Skip to main content
Biology LibreTexts

13.2A: Inhibiting Cell Wall Synthesis

  • Page ID
    11931
  • β-Lactam (beta-lactam) and glycopeptide antibiotics work by inhibiting or interfering with cell wall synthesis of the target bacteria.

    LEARNING OBJECTIVES

    Describe the two types of antimicrobial drugs that inhibit cell wall synthesis: beta-lactam and glycopeptide antibiotics

    KEY TAKEAWAYS

    Key Points

    • The peptidoglycan layer is important for cell wall structural integrity, being the outermost and primary component of the wall.
    • β-Lactam antibiotics are a broad class of antibiotics that includes penicillin derivatives (penams), cephalosporins (cephems), monobactams, and carbapenems.
    • β-Lactam antibiotics are bacteriocidal and act by inhibiting the synthesis of the peptidoglycan layer of bacterial cell walls.
    • Glycopeptide antibiotics include vancomycin, teicoplanin, telavancin, bleomycin, ramoplanin, and decaplanin.
    • Glycopeptide antibiotics inhibit the synthesis of cell walls in susceptible microbes by inhibiting peptidoglycan synthesis.

    Key Terms

    • beta-lactam antibiotic: A broad class of antibiotics that inhibit cell wall synthesis, consisting of all antibiotic agents that contains a β-lactam nucleus in their molecular structures. This includes penicillin derivatives (penams), cephalosporins (cephems), monobactams, and carbapenems.
    • Glycopeptide antibiotic: Glycopeptide antibiotics are composed of glycosylated cyclic or polycyclic nonribosomal peptides. Significant glycopeptide antibiotics include vancomycin, teicoplanin, telavancin, bleomycin, ramoplanin, and decaplanin. This class of drugs inhibit the synthesis of cell walls in susceptible microbes by inhibiting peptidoglycan synthesis.
    • peptidoglycan: A polymer of glycan and peptides found in bacterial cell walls.

    Two types of antimicrobial drugs work by inhibiting or interfering with cell wall synthesis of the target bacteria. Antibiotics commonly target bacterial cell wall formation (of which peptidoglycan is an important component) because animal cells do not have cell walls. The peptidoglycan layer is important for cell wall structural integrity, being the outermost and primary component of the wall.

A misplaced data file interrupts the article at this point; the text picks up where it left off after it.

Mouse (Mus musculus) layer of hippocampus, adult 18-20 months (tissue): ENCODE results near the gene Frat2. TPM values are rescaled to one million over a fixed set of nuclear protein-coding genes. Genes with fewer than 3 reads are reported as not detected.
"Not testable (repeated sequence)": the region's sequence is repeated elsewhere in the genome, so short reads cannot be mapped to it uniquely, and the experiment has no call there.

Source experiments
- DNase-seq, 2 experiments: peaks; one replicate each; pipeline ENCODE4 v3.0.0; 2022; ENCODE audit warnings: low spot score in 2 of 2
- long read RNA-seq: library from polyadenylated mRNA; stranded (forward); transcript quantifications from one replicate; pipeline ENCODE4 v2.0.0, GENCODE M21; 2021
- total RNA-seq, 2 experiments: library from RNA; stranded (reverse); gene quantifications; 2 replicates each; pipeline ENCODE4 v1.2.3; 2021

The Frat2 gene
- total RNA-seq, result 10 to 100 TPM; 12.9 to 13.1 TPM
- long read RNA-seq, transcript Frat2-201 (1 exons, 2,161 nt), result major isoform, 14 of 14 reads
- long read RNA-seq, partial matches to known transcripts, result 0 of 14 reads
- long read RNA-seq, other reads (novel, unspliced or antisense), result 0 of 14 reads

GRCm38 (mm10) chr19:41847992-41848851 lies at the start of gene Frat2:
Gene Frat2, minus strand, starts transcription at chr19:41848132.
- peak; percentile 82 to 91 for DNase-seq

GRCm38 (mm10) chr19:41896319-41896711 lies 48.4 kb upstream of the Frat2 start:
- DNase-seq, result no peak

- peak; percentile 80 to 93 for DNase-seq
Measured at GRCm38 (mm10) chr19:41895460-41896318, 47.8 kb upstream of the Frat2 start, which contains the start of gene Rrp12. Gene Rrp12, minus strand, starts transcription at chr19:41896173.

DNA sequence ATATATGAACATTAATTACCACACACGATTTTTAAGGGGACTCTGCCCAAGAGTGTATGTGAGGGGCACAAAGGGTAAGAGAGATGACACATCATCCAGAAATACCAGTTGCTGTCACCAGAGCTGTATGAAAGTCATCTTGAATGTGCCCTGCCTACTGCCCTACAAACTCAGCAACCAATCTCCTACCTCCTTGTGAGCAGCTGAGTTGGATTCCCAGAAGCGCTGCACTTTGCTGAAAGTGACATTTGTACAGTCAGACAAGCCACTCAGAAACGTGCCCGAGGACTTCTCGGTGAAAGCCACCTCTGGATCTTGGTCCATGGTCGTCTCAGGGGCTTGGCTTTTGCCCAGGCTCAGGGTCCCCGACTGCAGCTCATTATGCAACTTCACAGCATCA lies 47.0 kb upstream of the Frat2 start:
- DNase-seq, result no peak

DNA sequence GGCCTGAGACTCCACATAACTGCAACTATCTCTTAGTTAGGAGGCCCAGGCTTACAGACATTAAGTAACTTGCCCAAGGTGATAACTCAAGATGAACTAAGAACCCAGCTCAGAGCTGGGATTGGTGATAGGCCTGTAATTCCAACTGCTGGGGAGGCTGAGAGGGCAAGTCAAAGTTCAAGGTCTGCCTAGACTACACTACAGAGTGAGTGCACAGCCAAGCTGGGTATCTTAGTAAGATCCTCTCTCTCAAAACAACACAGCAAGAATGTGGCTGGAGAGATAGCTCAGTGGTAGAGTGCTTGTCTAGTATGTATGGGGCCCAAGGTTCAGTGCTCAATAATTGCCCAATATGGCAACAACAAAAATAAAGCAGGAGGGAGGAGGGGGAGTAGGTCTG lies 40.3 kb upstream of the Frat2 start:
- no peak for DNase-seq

The first class of antimicrobial drugs that interfere with cell wall synthesis are the β-Lactam antibiotics (beta-lactam antibiotics), consisting of all antibiotic agents that contains a β-lactam nucleus in their molecular structures. This includes penicillin derivatives (penams), cephalosporins (cephems), monobactams, and carbapenems. β-Lactam antibiotics are bacteriocidal and act by inhibiting the synthesis of the peptidoglycan layer of bacterial cell walls. The final step in the synthesis of the peptidoglycan is facilitated by penicillin-binding proteins (PBPs). PBPs vary in their affinity for binding penicillin or other β-lactam antibiotics.

    image

    Penicillin spheroplast generation: Diagram depicting the failure of bacterial cell division in the presence of a cell wall synthesis inhibitor (e.g. penicillin, vancomycin).1- Penicillin (or other cell wall synthesis inhibitor) is added to the growth medium with a dividing bacterium.2- The cell begins to grow, but is unable to synthesize new cell wall to accommodate the expanding cell.3- As cellular growth continues, cytoplasm covered by plasma membrane begins to squeeze out through the gap(s) in the cell wall.4- Cell wall integrity is further violated. The cell continues to increase in size, but is unable to “pinch off” the extra cytoplasmic material into two daughter cells because the formation of a division furrow depends on the ability to synthesize new cell wall.5- The cell wall is shed entirely, forming a spheroplast, which is extremely vulnerable relative to the original cell. The loss of the cell wall also causes the cell to lose control over its shape, so even if the original bacterium were rod-shaped, the sphereoplast is generally spherical. Finally, the fact that the cell has now doubled much of its genetic and metabolic material further disrupts homeostasis, which usually leads to the cell’s death.

    Bacteria often develop resistance to β-lactam antibiotics by synthesizing a β-lactamase, an enzyme that attacks the β-lactam ring. To overcome this resistance, β-lactam antibiotics are often given with β-lactamase inhibitors such as clavulanic acid.

    The second class of antimicrobial drugs that interfere with cell wall synthesis are the glycopeptide antibiotics, which are composed of glycosylated cyclic or polycyclic nonribosomal peptides. Significant glycopeptide antibiotics include vancomycin, teicoplanin, telavancin, bleomycin, ramoplanin, and decaplanin. This class of drugs inhibit the synthesis of cell walls in susceptible microbes by inhibiting peptidoglycan synthesis. They bind to the amino acids within the cell wall preventing the addition of new units to the peptidoglycan.